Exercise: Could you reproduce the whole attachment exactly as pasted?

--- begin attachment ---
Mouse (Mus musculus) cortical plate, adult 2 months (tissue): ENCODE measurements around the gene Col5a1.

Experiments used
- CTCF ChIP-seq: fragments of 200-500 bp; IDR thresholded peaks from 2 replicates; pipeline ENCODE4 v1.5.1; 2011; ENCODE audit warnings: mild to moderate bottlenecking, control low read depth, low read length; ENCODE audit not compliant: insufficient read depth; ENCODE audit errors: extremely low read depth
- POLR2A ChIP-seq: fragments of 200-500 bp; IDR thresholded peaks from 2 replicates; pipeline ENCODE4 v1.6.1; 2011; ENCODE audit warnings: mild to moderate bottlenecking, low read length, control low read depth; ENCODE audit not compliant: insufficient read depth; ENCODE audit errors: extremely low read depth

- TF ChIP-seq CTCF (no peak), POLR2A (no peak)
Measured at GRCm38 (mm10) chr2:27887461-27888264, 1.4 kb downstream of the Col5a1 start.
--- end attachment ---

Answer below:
Mouse (Mus musculus) cortical plate, adult 2 months (tissue): ENCODE measurements around the gene Col5a1.

Experiments used
- CTCF ChIP-seq: fragments of 200-500 bp; IDR thresholded peaks from 2 replicates; pipeline ENCODE4 v1.5.1; 2011; ENCODE audit warnings: mild to moderate bottlenecking, control low read depth, low read length; ENCODE audit not compliant: insufficient read depth; ENCODE audit errors: extremely low read depth
- POLR2A ChIP-seq: fragments of 200-500 bp; IDR thresholded peaks from 2 replicates; pipeline ENCODE4 v1.6.1; 2011; ENCODE audit warnings: mild to moderate bottlenecking, low read length, control low read depth; ENCODE audit not compliant: insufficient read depth; ENCODE audit errors: extremely low read depth

- TF ChIP-seq CTCF (no peak), POLR2A (no peak)
Measured at GRCm38 (mm10) chr2:27887461-27888264, 1.4 kb downstream of the Col5a1 start.